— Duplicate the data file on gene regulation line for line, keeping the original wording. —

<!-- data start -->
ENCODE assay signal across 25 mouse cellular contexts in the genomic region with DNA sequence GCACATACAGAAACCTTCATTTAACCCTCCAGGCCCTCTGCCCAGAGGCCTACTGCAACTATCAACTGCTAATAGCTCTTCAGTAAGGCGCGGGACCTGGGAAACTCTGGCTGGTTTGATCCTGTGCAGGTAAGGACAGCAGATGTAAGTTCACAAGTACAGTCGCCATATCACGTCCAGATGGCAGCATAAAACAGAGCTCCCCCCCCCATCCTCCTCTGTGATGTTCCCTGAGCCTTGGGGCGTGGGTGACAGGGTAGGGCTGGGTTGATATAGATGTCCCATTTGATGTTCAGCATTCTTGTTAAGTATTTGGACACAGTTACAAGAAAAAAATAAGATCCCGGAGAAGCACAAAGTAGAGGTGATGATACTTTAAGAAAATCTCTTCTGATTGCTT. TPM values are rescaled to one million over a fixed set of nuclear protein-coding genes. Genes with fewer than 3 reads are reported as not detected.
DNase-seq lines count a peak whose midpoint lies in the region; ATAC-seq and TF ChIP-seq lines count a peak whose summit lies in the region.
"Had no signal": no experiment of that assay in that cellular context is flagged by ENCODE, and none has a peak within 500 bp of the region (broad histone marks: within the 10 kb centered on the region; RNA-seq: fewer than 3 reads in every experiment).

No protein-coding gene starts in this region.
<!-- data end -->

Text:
ENCODE assay signal across 25 mouse cellular contexts in the genomic region with DNA sequence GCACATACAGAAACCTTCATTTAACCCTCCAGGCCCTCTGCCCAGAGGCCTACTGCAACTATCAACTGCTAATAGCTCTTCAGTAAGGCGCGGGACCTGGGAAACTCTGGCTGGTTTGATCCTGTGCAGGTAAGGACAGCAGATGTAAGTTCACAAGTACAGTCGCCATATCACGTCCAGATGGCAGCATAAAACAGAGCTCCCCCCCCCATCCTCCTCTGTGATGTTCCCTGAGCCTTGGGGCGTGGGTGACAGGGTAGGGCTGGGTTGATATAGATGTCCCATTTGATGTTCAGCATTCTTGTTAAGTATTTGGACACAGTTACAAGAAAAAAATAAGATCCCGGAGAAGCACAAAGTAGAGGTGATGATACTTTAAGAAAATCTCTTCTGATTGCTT. TPM values are rescaled to one million over a fixed set of nuclear protein-coding genes. Genes with fewer than 3 reads are reported as not detected.
DNase-seq lines count a peak whose midpoint lies in the region; ATAC-seq and TF ChIP-seq lines count a peak whose summit lies in the region.
"Had no signal": no experiment of that assay in that cellular context is flagged by ENCODE, and none has a peak within 500 bp of the region (broad histone marks: within the 10 kb centered on the region; RNA-seq: fewer than 3 reads in every experiment).

No protein-coding gene starts in this region.